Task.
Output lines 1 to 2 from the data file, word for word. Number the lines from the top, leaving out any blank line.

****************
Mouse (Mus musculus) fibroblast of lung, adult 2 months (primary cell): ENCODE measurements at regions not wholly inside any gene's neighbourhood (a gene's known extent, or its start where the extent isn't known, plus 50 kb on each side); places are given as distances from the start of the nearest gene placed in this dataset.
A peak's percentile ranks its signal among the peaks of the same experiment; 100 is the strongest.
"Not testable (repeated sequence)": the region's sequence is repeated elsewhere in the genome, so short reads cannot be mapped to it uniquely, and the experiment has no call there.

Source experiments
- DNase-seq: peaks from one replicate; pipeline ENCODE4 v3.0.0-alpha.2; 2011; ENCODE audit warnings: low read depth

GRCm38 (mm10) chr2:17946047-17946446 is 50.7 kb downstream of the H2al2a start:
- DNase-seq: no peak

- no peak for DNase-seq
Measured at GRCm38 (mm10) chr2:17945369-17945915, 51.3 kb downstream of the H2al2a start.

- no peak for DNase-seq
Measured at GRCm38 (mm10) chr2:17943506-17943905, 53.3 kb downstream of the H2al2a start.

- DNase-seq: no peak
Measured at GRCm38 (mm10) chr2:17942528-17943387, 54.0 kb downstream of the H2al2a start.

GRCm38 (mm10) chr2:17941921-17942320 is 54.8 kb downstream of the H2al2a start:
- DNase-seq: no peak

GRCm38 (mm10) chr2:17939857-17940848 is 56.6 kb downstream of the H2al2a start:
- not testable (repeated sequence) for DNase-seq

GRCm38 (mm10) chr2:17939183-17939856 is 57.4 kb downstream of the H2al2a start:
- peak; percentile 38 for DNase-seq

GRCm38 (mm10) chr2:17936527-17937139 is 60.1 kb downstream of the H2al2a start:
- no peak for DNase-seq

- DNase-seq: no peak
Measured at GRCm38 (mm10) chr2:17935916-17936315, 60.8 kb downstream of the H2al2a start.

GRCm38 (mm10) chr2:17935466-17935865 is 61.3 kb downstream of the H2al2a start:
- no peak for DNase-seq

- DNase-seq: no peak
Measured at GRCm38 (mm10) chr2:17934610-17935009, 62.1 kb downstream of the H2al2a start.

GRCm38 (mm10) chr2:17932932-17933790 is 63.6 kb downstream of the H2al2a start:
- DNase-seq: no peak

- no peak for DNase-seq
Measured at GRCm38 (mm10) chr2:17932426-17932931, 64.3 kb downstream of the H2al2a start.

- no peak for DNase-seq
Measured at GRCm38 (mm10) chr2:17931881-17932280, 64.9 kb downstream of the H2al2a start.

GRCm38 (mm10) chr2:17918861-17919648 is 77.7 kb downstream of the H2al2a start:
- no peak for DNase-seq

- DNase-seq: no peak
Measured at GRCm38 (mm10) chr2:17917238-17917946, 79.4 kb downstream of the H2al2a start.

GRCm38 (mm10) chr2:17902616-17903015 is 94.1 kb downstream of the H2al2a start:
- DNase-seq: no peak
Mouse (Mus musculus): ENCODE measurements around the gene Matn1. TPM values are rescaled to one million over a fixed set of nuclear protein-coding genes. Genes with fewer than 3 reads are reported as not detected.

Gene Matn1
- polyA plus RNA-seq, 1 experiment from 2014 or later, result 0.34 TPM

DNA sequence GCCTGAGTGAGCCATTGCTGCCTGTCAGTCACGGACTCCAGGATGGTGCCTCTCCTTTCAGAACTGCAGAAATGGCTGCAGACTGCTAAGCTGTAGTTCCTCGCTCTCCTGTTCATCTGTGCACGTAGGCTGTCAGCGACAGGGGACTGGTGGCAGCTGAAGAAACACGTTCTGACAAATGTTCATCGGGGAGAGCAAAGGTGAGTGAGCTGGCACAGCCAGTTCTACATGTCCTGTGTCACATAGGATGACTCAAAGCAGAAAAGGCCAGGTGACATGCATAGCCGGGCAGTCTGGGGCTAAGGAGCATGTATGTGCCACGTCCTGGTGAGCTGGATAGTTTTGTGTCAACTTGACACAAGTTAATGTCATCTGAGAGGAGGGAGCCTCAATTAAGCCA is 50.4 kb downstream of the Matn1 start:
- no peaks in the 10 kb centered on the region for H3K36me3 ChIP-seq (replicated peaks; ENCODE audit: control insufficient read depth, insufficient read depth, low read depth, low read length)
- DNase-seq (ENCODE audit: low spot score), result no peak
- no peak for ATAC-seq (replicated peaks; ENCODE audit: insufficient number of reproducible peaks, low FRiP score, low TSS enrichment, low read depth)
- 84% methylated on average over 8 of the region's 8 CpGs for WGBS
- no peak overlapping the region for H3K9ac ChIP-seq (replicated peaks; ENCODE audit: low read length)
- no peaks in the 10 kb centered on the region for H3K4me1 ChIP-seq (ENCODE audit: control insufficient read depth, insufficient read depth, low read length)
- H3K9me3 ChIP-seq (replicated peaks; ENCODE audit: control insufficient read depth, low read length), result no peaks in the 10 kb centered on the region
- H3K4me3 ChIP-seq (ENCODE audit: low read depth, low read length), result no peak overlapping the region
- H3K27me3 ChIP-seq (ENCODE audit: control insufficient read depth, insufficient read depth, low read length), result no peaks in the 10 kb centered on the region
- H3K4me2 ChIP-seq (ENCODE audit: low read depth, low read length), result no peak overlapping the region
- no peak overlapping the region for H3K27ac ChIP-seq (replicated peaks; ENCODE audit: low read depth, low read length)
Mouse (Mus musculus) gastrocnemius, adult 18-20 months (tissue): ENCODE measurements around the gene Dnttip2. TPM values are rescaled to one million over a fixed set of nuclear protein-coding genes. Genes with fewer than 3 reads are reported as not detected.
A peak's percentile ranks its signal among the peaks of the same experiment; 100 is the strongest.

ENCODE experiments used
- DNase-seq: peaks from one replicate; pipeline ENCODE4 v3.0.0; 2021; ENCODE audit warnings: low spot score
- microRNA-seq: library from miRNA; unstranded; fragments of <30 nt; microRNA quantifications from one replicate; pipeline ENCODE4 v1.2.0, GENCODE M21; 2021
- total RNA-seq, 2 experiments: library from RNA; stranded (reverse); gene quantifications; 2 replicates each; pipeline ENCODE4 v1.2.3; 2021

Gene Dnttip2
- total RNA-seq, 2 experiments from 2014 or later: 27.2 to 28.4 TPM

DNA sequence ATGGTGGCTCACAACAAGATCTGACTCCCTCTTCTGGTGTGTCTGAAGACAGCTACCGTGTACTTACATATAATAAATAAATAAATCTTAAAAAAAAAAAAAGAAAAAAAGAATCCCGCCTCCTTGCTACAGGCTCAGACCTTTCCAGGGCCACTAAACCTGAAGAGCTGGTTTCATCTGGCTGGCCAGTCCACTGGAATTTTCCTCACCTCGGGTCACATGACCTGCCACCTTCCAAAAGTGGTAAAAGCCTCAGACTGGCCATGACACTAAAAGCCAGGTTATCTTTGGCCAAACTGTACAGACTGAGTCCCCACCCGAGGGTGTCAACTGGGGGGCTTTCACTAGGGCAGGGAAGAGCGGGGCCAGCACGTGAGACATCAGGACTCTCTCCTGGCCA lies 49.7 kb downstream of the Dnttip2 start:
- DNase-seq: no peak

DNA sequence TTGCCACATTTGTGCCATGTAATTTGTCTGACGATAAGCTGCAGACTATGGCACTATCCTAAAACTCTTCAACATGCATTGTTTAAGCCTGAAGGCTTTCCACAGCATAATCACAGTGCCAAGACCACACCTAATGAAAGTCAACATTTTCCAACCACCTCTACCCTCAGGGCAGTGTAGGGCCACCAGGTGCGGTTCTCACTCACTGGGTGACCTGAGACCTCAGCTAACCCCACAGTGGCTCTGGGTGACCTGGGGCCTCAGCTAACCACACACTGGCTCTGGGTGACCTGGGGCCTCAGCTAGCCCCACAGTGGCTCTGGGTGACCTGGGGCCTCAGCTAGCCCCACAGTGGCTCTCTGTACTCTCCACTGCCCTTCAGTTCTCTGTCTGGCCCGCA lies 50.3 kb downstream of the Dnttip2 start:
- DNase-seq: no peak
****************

Mouse (Mus musculus) fibroblast of lung, adult 2 months (primary cell): ENCODE measurements at regions not wholly inside any gene's neighbourhood (a gene's known extent, or its start where the extent isn't known, plus 50 kb on each side); places are given as distances from the start of the nearest gene placed in this dataset.
A peak's percentile ranks its signal among the peaks of the same experiment; 100 is the strongest.